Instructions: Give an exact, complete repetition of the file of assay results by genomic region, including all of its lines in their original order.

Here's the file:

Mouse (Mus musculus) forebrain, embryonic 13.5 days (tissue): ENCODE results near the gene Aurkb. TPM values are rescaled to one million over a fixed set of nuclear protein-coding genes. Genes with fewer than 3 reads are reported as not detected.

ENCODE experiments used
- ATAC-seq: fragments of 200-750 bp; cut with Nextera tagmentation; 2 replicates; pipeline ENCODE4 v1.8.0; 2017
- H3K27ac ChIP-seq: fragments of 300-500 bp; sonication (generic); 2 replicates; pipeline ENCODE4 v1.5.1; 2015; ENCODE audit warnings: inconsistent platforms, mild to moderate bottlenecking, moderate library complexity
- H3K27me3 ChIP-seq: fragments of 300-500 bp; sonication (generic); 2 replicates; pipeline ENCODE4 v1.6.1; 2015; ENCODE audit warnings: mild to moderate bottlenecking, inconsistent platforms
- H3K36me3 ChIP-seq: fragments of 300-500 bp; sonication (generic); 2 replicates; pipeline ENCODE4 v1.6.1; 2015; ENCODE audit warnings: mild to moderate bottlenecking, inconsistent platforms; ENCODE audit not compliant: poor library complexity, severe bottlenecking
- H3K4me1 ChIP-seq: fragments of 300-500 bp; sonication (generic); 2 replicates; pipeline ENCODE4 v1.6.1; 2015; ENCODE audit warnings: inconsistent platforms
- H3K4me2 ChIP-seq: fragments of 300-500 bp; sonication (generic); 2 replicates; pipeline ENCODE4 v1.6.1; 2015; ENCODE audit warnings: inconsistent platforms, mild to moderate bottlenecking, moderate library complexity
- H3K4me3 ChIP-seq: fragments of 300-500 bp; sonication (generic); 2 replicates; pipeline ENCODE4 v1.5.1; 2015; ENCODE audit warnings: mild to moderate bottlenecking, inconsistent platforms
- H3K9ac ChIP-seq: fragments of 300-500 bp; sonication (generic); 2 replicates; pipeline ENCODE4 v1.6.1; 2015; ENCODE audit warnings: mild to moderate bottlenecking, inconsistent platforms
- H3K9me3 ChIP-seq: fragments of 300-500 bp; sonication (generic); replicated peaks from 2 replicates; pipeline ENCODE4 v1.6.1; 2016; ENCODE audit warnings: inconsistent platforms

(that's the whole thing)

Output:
Mouse (Mus musculus) forebrain, embryonic 13.5 days (tissue): ENCODE results near the gene Aurkb. TPM values are rescaled to one million over a fixed set of nuclear protein-coding genes. Genes with fewer than 3 reads are reported as not detected.

ENCODE experiments used
- ATAC-seq: fragments of 200-750 bp; cut with Nextera tagmentation; 2 replicates; pipeline ENCODE4 v1.8.0; 2017
- H3K27ac ChIP-seq: fragments of 300-500 bp; sonication (generic); 2 replicates; pipeline ENCODE4 v1.5.1; 2015; ENCODE audit warnings: inconsistent platforms, mild to moderate bottlenecking, moderate library complexity
- H3K27me3 ChIP-seq: fragments of 300-500 bp; sonication (generic); 2 replicates; pipeline ENCODE4 v1.6.1; 2015; ENCODE audit warnings: mild to moderate bottlenecking, inconsistent platforms
- H3K36me3 ChIP-seq: fragments of 300-500 bp; sonication (generic); 2 replicates; pipeline ENCODE4 v1.6.1; 2015; ENCODE audit warnings: mild to moderate bottlenecking, inconsistent platforms; ENCODE audit not compliant: poor library complexity, severe bottlenecking
- H3K4me1 ChIP-seq: fragments of 300-500 bp; sonication (generic); 2 replicates; pipeline ENCODE4 v1.6.1; 2015; ENCODE audit warnings: inconsistent platforms
- H3K4me2 ChIP-seq: fragments of 300-500 bp; sonication (generic); 2 replicates; pipeline ENCODE4 v1.6.1; 2015; ENCODE audit warnings: inconsistent platforms, mild to moderate bottlenecking, moderate library complexity
- H3K4me3 ChIP-seq: fragments of 300-500 bp; sonication (generic); 2 replicates; pipeline ENCODE4 v1.5.1; 2015; ENCODE audit warnings: mild to moderate bottlenecking, inconsistent platforms
- H3K9ac ChIP-seq: fragments of 300-500 bp; sonication (generic); 2 replicates; pipeline ENCODE4 v1.6.1; 2015; ENCODE audit warnings: mild to moderate bottlenecking, inconsistent platforms
- H3K9me3 ChIP-seq: fragments of 300-500 bp; sonication (generic); replicated peaks from 2 replicates; pipeline ENCODE4 v1.6.1; 2016; ENCODE audit warnings: inconsistent platforms